Archive for April, 2010
I’ve recently learned some new things about YELP and I figure our loyal readers would want to know them too.
Some of you, I’m sure, haven’t heard of Yelp. You should check it out. Here’s a link to our profile on Yelp. Yelp is a site where you can write a review for any business with a physical location. People put up reviews, good and bad, of the businesses that they interact with. I recently reviewed a coffee shop that I like a lot. I mentioned that people like it too much and there’s a long line almost every time I go, but it’s worth it. This is the kind of real world reviews you’ll see on Yelp.
BTW, we’d love it if you wrote a nice review about Boston Logic on Yelp. Click here to review Boston Logic. Thanks.
Here are some interesting and important facts about Yelp:
First, the reviews that show up highest, by default, are the ones written by users who have written a lot of reviews. It’s not just the most recent review. You’ll notice above the reviews and below the profile of a company, there are sort options. The default is “Yelp Sort.” If you want to see the most recent just click on “Rating.” Notice also that there are lots of other ways to sort reviews. I don’t know how much this gets used, but while you’re on there, you may as well play around. If you like a review, then you can click “useful” the nice thing about this is that you can sort reviews by how useful other folks have found them.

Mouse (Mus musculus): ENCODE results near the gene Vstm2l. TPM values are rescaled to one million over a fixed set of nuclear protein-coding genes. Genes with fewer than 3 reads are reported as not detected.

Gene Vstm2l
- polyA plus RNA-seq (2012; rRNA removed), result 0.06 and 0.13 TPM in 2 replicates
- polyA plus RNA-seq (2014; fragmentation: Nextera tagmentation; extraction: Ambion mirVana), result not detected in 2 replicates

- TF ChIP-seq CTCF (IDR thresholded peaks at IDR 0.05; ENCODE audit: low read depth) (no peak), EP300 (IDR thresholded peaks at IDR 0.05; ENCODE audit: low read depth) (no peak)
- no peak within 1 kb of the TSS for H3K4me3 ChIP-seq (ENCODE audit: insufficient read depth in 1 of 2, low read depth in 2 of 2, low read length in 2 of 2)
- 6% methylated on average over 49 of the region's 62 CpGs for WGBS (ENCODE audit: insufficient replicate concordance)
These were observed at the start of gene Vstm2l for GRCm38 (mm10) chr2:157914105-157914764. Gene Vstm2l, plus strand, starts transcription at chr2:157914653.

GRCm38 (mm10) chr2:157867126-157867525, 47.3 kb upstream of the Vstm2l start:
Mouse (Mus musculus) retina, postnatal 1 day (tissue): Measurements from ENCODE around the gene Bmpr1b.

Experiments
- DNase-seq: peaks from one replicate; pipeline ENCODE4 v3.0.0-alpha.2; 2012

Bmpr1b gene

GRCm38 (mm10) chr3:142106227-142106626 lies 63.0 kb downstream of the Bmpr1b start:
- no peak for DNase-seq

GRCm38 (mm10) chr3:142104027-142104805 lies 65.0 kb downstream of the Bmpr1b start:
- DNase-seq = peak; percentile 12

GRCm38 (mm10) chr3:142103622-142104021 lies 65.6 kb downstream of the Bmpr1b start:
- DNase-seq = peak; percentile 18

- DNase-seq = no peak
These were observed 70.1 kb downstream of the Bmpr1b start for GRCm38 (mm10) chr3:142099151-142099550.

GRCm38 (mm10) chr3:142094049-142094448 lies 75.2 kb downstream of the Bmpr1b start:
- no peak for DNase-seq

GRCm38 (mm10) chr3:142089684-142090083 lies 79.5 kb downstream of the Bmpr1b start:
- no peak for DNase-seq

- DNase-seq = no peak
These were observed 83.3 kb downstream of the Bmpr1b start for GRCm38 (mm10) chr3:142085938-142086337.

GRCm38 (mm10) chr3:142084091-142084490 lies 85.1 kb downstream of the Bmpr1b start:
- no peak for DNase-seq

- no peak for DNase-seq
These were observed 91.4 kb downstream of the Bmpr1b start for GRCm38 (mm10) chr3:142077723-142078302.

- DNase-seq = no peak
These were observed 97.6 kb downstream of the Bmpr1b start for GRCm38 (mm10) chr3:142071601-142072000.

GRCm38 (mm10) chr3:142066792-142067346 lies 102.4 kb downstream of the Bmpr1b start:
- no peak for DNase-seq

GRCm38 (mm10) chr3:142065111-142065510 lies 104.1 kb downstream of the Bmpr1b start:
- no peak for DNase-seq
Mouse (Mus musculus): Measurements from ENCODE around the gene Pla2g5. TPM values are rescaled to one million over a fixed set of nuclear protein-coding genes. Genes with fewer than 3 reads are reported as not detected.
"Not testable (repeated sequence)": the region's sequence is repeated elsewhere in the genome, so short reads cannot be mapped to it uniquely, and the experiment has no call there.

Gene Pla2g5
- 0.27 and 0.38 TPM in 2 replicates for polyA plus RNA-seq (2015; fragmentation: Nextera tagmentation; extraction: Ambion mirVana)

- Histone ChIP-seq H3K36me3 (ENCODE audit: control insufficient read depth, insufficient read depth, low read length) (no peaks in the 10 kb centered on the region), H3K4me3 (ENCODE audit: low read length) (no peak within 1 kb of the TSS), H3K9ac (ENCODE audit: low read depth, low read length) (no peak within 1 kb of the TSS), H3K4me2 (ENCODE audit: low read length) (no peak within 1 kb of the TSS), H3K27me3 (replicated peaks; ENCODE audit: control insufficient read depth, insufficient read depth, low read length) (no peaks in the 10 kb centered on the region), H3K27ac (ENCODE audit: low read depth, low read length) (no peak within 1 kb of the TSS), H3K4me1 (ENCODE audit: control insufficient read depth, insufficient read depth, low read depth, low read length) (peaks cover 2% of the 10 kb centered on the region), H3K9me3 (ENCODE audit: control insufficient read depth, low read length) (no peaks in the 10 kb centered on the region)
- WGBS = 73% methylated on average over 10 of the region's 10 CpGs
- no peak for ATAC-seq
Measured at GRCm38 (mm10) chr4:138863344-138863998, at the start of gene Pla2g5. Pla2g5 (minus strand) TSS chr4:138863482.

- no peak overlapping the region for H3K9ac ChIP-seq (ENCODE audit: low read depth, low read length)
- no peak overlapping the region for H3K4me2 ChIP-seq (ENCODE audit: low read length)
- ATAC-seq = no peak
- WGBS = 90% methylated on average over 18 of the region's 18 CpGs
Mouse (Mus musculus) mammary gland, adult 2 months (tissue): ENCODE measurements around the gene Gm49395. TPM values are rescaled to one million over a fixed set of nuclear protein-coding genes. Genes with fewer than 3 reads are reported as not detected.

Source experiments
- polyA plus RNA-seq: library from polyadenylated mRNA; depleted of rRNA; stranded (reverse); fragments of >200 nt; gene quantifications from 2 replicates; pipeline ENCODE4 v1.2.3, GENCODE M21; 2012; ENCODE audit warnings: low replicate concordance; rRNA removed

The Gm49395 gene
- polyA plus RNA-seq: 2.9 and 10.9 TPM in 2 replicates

Business owners, if you get a bad review, it’s not the end of the world. First of all, I’ve noticed that truly mean and bad reviews are usually short and often put up by people with fake accounts or accounts with little personal information and fake names. My account is linked to my Facebook account. So, I’m standing behind anything I say. Also, you can flag a review. This won’t make it go away completely, but it can put the review off your page and mostly out of reach of people. The casual user would need to dig in order to find it.
Next, Yelp does sell paid ads. Or, really, they offer a ways to make your profile on Yelp more prominent and more engaging. For example:
- You can pay to have your listing appear at the top of search results. This is like using Adwords to have your link come up on the first page of Google’s search results.
- You can also pay to enhance your profile. So, if someone does find your biz on Yelp, then they’ll be more likely to stick on that page and maybe pick up the phone and call you.
- Also, it should be noted that Yelp has tile ads on their home page and tower ads on other pages.